Extreme wages, performance, and superstars in a market for footballers

Rachel Scarfe*, Carl Singleton, Paul Telemo

*Corresponding author for this work

Research output: Contribution to journalArticlepeer-review

Abstract / Description of output

We study the determinants of superstar wage effects, asking whether productivity or popularity-based explanations are more appropriate. We use longitudinal wage and performance data for workers (players) and firms (teams) from a particular market for sports talent: Major League Soccer (MLS) in the United States. We find evidence that the top earners, whose annual salaries are mostly not accounted for by their past MLS performances, when compared to other footballers, are paid more because they attract significantly higher stadium attendances and thus revenues. There is no evidence that higher residual salary spending by the teams affects their relative performance in football terms, or that the amounts the teams spend on actual talent affect attendances. Taken together, these results suggest that a popularity-based explanation of superstar wage effects is appropriate among the top earners in this labor market.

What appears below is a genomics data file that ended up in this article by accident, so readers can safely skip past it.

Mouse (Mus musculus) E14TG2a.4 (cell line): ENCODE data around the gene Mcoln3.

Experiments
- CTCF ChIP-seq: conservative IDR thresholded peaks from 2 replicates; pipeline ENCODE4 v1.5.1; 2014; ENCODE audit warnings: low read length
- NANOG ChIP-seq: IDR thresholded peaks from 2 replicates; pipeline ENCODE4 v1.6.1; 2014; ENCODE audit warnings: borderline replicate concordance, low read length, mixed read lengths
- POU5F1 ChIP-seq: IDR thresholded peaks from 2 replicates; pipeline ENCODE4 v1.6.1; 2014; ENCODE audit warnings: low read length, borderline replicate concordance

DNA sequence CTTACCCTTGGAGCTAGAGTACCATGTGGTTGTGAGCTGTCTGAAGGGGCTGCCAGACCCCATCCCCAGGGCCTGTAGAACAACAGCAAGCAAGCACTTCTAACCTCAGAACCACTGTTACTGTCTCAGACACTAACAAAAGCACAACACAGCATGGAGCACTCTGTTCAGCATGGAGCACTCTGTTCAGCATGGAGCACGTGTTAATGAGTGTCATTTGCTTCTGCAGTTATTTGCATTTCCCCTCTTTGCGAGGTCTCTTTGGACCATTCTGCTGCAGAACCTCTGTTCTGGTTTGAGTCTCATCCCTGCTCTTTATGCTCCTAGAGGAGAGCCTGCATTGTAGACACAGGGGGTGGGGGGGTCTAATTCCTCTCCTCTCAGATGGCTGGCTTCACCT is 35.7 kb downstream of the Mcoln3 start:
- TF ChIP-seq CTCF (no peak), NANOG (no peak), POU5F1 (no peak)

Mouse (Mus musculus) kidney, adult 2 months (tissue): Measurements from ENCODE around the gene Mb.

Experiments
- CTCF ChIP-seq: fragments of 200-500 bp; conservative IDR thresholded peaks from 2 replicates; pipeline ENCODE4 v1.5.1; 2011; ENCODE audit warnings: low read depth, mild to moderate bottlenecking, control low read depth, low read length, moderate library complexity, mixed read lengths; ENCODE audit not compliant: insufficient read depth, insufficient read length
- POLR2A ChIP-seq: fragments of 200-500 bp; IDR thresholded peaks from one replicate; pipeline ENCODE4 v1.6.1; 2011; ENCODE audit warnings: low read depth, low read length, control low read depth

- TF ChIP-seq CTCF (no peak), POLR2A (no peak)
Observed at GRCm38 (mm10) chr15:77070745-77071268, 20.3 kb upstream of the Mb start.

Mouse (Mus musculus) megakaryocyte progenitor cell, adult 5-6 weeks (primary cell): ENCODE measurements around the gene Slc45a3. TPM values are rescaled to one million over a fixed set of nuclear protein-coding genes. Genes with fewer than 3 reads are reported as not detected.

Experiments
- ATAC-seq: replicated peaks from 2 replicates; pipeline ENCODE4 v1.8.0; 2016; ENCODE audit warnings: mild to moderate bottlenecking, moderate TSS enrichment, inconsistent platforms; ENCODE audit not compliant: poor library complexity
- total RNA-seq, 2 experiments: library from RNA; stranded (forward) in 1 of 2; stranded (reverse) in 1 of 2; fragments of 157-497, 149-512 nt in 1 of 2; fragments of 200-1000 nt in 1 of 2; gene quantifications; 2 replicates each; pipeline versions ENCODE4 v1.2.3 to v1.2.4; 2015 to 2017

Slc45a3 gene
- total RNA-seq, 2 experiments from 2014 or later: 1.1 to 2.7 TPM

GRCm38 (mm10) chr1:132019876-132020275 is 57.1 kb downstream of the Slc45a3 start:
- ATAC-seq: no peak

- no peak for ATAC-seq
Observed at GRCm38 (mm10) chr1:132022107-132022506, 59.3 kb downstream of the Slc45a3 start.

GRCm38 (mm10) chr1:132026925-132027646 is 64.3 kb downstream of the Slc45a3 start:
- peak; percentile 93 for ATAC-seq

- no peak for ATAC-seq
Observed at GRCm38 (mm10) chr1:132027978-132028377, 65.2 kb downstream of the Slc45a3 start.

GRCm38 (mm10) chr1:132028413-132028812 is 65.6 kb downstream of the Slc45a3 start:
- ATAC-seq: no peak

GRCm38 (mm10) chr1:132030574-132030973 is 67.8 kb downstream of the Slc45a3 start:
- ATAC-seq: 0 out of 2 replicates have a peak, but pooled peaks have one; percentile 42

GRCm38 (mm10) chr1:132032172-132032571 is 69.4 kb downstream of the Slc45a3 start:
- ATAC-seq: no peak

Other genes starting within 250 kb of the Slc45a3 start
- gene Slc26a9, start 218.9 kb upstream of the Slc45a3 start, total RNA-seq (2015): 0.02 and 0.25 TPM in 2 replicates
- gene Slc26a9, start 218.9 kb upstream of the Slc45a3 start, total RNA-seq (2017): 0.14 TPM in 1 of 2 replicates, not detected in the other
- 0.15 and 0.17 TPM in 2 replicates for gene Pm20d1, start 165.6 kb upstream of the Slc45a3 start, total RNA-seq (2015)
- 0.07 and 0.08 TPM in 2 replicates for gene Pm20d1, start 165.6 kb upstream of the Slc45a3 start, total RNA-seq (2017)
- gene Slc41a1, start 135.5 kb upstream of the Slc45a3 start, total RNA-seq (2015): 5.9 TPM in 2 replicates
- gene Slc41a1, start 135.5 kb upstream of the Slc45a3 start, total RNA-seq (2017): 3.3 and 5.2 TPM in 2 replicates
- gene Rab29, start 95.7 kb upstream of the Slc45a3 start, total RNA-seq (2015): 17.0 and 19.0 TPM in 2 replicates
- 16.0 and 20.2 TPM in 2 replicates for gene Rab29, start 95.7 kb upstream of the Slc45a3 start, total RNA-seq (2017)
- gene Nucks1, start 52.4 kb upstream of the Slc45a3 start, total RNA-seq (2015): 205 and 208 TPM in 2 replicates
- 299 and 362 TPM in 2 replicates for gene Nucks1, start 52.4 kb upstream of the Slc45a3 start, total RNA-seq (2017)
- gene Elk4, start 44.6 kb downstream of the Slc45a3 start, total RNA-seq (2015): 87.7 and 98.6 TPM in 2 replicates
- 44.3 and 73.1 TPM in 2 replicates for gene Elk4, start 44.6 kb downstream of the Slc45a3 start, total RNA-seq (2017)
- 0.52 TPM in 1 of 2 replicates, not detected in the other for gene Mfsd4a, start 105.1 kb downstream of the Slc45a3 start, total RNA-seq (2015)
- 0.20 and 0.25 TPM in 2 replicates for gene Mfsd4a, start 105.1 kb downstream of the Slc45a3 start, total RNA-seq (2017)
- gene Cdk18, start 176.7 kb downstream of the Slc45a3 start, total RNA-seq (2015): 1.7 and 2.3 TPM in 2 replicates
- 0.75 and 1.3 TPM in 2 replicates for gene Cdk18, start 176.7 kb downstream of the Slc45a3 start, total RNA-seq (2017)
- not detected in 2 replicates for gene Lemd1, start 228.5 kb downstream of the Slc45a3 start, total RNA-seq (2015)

Original languageEnglish
Pages (from-to)84-118
Number of pages35
JournalIndustrial Relations
Volume60
Issue number1
Early online date5 Jan 2021
DOIs
Publication statusPublished - Jan 2021

Fingerprint

Dive into the research topics of 'Extreme wages, performance, and superstars in a market for footballers'. Together they form a unique fingerprint.

Cite this